May clients are requesting cleaning instructions for the monitors, displays, touch panels, dynamic microphones, and condenser microphones in offices and conference rooms. Below are general guidelines for equipment cleaning, but be sure to also check your manufacturer's recommended cleaning instructions for your specific equipment.
Cleaning Monitors or Displays
Never use alcohol or ammonia based cleaning fluid on your screen. Ammonia based cleaners (like Windex) and alcohol based cleaners can strip anti-reflective coatings causing clouding or other damage.
Never use paper towels or general purpose cleaning rags, as they are abrasive at the microscopic level and can cause buff spots or small scratches on the displays screen.
- First, prep your screen for cleaning by making sure your display or monitor is turned off.
- Use compressed or canned air to blow off any loose dust or dirt before touching the screen. This prevents small scratches on the screen itself.
- Lightly wipe the screen using a dry and clean microfiber cloth. Avoid making circular buffing motions. Clean with a slow and gentle touch moving in as broad of a motion as you can either from left to right or up and down.
- For a screen with stubborn dirt, a dampened microfiber cloth using distilled water can be used wiping in the same motion as described above. In severe cases, a mixture of 50% white vinegar and 50% distilled water may be applied to the microfiber cloth.
Cleaning Touch Panel Interfaces / Room Schedulers
Shut the system down before cleaning. Not shutting down could potentially cause many button pushes and disrupt the system. Unplug the touch panel if possible (not applicable to wireless panels)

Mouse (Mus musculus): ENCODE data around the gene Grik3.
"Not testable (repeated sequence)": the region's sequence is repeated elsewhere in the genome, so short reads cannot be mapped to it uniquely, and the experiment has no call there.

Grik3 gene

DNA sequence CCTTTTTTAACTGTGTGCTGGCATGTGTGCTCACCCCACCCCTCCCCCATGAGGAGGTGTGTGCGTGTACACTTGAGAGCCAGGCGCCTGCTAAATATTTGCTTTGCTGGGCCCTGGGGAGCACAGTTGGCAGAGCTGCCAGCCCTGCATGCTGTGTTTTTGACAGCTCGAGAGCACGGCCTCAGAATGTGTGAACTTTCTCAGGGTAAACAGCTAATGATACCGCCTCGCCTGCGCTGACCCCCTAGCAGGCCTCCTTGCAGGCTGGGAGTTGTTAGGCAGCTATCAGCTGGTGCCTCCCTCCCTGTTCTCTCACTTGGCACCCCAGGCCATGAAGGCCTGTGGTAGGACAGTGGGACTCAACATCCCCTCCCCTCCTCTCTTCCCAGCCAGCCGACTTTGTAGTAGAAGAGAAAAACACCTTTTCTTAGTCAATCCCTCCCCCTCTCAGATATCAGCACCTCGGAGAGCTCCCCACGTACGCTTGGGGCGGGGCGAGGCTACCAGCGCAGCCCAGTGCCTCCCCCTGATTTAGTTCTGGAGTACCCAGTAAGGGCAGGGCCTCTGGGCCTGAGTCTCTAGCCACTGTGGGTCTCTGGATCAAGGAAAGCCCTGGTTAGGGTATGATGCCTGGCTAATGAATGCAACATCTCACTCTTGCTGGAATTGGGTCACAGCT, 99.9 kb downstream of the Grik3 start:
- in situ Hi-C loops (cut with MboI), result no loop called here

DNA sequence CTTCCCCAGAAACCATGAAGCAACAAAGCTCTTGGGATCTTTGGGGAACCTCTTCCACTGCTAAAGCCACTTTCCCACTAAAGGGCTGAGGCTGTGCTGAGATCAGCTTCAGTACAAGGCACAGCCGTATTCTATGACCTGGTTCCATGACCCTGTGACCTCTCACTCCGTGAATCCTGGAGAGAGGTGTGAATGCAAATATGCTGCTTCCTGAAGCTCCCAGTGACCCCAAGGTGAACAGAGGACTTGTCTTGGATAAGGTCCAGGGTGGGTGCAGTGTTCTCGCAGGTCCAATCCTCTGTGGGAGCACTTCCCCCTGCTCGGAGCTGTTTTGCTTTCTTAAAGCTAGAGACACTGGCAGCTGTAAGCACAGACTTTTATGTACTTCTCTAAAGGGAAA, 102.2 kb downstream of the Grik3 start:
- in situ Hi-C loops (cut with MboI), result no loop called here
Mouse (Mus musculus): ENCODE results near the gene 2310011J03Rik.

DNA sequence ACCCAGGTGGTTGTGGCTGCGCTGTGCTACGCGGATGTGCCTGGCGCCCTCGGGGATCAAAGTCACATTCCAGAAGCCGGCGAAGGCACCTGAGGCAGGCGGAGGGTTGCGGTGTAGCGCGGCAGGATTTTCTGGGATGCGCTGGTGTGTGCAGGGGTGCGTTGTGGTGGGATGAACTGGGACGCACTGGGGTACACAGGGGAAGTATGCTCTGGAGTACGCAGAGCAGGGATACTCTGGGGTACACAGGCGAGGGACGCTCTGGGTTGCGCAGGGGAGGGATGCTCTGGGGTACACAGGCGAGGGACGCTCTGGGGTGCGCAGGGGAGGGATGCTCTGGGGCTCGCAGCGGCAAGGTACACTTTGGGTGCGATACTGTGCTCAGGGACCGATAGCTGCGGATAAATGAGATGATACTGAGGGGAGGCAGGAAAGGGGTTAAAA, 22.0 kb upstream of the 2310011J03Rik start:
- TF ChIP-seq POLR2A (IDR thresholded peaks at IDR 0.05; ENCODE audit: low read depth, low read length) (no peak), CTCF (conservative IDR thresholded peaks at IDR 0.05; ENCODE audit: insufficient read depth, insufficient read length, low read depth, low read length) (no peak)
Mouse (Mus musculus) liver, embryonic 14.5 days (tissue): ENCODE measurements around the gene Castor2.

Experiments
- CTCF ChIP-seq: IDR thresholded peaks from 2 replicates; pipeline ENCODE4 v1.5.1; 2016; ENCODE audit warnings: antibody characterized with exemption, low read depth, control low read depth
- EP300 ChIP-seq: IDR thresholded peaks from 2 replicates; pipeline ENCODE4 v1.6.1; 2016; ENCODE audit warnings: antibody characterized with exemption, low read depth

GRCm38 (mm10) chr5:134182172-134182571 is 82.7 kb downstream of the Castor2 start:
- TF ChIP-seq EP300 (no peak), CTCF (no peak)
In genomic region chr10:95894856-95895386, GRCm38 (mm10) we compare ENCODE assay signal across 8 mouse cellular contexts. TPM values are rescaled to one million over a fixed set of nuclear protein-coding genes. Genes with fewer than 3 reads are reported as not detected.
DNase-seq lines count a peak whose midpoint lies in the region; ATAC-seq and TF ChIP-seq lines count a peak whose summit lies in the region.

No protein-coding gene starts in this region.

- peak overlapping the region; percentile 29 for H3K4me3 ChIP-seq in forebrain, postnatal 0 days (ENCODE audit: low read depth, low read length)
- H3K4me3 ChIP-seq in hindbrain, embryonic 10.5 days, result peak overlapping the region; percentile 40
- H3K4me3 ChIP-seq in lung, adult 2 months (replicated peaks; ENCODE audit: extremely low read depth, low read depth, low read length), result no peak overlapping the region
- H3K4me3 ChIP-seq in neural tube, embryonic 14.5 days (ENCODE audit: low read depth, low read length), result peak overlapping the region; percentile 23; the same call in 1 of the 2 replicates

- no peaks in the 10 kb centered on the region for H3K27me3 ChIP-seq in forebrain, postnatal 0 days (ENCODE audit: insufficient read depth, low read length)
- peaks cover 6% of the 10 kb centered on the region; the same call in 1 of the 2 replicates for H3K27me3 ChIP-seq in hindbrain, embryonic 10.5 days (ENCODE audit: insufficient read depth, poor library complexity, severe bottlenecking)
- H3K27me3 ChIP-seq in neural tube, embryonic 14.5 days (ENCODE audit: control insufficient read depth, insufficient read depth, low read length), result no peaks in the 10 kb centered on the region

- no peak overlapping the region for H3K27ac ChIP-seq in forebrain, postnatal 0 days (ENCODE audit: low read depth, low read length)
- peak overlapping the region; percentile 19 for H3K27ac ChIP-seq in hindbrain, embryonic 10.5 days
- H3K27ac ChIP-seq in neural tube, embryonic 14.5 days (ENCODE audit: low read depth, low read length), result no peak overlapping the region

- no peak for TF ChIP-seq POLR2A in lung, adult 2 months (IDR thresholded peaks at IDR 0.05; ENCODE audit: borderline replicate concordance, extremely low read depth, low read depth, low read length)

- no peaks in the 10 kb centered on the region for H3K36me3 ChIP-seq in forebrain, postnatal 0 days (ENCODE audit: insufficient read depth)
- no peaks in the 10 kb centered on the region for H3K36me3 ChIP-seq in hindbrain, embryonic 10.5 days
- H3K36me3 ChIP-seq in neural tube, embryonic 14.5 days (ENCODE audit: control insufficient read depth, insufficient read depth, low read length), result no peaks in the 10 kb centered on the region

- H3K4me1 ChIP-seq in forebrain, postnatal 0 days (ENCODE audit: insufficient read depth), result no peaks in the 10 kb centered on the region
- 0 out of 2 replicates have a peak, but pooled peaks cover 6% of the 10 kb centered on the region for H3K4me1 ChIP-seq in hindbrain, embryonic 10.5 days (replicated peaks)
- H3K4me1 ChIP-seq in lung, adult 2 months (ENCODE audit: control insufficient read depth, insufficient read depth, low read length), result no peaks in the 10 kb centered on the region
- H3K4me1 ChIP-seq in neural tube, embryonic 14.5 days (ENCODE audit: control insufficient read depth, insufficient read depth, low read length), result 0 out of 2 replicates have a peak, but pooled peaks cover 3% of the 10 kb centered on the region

As with monitors and displays, avoid using abrasive cloths like paper towels or general purpose cleaning rags
- Using a solution of 70% isopropyl alcohol and 30% distilled water, dampen a microfiber cloth until damp but not wet.
- Gently wipe all exposed surfaces including the screen itself. If water marks appear, remove by gently wiping with a clean dry microfiber cloth.
Cleaning a Dynamic Microphone (Such as a Shure SM58)
Do not use harsh detergents such as bleach or strong disinfectants as they can damage your microphones finish or eat away the foam components of the microphone.
- Remove the grill
- For most microphones, this is done by simply unscrewing the ball or grill from the handle portion.
- Note that not all mics have removable grills. Do not try to force the grill off or you could cause damage to the mic. Make sure that ONLY the grill is rotating. Call IMS if you need assistance.
- Pull the foam out of the ball or grill. Use water and dishwashing liquid to clean the foam, rinse, set aside and let dry
- Clean the grill using a solution of dish detergent and water as a mild disinfectant. If there is material stuck in the grill, you may use a toothbrush with soft bristles to get any stuck debris from the grill. Rinse and let thoroughly dry
- Use a damp rag with a dishwashing liquid and water solution to wipe down the microphone body, using caution not to get water into the mic or onto the mic cartridge.
- Allow all components to fully dry before attempting to put the microphone back together
Cleaning Condenser Microphones (Such as a Lavalier or Gooseneck)
Never use any liquid for cleaning condenser microphones. Even a small amount of liquid may damage the microphone element
- Hold the microphone upside down and use a soft dry brush to clean out any debris (Holding the mic upside down allows any dirt or debris to fall away from the microphone).
- If the mic has a windscreen (Such as a Lav or gooseneck) you can remove it from the mic and clean it with water and dishwashing liquid allowing it to fully dry before putting it back on the mic.
- The cable on a lavalier mic can be cleaned using a damp rag containing a dish detergent and water mixture.
Do you need help with equipment cleaning recommendations, or ensuring your office systems are ready for employees?
Share This Article